Best AI You’ve Ever Created?

For my zombie game Dead Wake, I resorted to do a pretty simple AI: the zombies just go towards the player. Years earlie, when I was doing Hightailed puzzle game, developing the AI was much much trickier. First there was easy AI, which basically moved the monsters in random directions. Then there was medium AI, which “had a clue on what to do, but sometimes made bad moves”. Then there was AI that always tried to do good moves. Well, doing “good moves” was pretty hard since there was several creatures on board and they sort of needed to “collaboratively” maneuver the one guy. I managed to do a decent AI, something I was happy with.

But these didn’t match for the best AI I’ve created.

I was around 15 (I probably wasn’t but whenever I think times before turning 20, I always say 15) when I heard about those intelligent chat systems and of course I had to create my own. It was bloody stupid program where user chats with a computer, but if you happened to write the right questions that I had programmed the system to understand (I did this by just starting typing & asking something from my program, and then taking notes on what I was typing). My lil brother was the tester. I don’t recall exactly what he said but if I’d need to bet, I would think he would probably have wanted to send the chat program to gates of hell so when new arrivals come, they could have painfully tested my program.


I liked doing that AI. I even managed to make it to exchange 2-3 meaningful sentences. I’m not sure if the chat program actually remembered what you had said, but I feel it either did or I had plans for doing that. Anyway, it was a bloody big list of IFs in that program.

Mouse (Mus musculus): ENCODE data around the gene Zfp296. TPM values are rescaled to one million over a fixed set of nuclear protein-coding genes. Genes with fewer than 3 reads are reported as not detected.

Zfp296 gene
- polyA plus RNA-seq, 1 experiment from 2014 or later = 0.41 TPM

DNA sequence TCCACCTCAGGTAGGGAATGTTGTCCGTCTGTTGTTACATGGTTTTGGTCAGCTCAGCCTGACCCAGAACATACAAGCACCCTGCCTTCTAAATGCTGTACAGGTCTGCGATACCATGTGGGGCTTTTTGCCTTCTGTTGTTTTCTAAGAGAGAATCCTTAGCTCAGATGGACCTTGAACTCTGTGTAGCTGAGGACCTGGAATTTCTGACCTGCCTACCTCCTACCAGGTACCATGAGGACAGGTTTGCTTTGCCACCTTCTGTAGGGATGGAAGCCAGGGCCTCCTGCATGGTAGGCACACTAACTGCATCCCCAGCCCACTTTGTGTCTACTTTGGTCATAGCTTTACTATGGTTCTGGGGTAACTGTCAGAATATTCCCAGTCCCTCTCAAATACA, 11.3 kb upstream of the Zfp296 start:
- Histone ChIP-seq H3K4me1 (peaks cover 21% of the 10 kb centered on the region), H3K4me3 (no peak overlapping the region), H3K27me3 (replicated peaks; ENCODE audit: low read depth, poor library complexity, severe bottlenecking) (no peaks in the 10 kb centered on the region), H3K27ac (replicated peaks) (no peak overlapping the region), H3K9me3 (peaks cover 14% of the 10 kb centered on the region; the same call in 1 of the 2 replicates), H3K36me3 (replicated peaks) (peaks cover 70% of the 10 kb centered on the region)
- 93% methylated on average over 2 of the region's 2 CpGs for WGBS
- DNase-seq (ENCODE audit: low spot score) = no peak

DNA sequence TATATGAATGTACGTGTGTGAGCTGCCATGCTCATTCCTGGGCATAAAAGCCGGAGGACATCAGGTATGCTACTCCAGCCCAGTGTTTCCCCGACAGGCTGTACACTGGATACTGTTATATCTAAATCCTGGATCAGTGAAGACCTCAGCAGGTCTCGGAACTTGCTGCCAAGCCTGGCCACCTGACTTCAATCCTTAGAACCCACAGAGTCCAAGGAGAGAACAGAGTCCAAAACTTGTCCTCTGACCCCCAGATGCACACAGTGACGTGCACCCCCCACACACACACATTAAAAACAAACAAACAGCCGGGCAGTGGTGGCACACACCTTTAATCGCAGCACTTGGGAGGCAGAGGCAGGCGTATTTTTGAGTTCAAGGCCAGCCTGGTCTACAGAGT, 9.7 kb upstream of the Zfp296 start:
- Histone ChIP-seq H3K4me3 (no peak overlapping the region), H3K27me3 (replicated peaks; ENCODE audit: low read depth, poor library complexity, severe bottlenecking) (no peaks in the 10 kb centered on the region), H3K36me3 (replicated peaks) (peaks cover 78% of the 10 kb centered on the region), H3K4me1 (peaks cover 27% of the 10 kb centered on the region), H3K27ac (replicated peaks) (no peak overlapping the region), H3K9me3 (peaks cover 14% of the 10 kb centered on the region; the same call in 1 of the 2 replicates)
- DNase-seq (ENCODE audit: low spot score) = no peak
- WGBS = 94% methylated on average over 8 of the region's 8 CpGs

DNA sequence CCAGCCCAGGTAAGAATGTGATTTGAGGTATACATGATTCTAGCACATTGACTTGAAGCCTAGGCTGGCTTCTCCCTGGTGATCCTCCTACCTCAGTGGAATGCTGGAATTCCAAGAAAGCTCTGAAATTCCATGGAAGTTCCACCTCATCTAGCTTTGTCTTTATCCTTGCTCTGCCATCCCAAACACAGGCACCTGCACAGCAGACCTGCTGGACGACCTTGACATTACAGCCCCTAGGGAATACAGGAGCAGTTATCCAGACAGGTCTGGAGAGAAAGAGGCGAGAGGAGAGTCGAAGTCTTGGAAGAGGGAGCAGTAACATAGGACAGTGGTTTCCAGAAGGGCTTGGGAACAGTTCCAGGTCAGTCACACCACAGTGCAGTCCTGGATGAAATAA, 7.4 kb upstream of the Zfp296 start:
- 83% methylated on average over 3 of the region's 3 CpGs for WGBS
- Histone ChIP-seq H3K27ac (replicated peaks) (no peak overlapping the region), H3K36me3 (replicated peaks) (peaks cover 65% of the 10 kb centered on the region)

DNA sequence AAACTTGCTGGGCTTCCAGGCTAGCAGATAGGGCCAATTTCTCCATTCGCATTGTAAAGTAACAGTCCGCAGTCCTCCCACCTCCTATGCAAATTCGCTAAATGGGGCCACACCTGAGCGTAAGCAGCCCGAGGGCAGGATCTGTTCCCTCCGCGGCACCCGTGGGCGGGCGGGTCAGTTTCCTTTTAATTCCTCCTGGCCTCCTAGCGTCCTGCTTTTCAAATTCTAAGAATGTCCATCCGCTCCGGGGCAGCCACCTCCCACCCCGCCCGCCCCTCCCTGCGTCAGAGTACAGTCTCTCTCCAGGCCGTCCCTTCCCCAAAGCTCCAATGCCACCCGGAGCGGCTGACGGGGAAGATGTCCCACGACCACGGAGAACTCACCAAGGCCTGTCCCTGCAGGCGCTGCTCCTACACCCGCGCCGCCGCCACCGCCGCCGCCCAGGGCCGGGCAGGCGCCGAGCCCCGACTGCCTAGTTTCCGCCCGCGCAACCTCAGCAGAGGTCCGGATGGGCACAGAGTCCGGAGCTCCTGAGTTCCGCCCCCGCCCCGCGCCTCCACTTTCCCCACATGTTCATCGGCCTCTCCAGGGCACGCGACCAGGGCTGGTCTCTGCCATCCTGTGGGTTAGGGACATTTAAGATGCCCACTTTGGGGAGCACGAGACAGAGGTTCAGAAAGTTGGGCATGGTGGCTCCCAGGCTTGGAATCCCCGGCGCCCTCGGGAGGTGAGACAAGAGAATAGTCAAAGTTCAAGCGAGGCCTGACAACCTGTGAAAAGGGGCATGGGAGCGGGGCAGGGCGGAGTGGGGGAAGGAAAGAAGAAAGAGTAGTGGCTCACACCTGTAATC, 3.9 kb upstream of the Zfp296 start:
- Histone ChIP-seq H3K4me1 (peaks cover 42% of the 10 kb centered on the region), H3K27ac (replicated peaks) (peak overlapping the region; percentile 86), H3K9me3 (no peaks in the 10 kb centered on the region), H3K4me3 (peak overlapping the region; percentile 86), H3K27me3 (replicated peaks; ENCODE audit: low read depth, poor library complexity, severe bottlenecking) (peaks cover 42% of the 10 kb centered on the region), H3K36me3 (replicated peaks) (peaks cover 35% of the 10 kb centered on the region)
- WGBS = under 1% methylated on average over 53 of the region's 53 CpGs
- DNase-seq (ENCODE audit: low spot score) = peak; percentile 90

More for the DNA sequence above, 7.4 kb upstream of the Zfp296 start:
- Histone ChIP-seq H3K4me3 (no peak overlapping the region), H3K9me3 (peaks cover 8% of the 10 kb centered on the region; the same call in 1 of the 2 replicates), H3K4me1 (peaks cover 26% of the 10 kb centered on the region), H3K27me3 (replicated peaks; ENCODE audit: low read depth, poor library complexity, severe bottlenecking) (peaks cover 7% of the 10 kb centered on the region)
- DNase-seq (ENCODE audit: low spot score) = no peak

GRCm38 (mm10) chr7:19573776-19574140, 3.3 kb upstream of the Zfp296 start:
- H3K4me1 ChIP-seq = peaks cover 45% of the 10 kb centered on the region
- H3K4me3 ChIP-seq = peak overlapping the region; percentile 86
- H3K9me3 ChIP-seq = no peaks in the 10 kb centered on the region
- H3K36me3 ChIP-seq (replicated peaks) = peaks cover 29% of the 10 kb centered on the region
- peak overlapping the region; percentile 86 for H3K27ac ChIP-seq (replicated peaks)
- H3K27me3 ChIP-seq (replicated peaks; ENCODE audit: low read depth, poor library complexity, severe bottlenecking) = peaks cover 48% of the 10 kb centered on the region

Sort of stupidly cool back then, and thinking the same now too.

What’s your greatest AI invention. Care to share?

Juuso Hietalahti


  1. I did a Genetic Algorithm test ground using the old C graphics – inspired from a discovery channel show. A sheepdog and a sheep problem. The sheep was programmed to randomly move(which i later learnt was always the “same random” and changed to time seed) and the sheepdog was to push this sheep to the top left corner of the screen in minimum number of moves. The genotype (32 bits) controlled how this sheepdog behaved ( like its maximum eyesight, speed, how it moved etc) The sheepdog started with some 800 moves or so in the beginning and came down to 32 moves after 300 generations. Dont know if this can be called AI.

  2. Integer man: that sounded fun! It indeed is fun to see AI doing something unexpected… and especially evolving into something. Very cool.

  3. I made some “smart” AI that lets creatures in my game follow the main character inside the maze.
    If there was a straight line between the character and creature, it would walk straight. And if there wasn’t, the creature could follow the trail of the character up to a certain trail length.

  4. An A-Life simulation / game template I did for my Masters degree. Nothing special, though, mostly the stuff you get in basic RTS titles, neatly organized so that it could be expanded later, just like the rest of the project.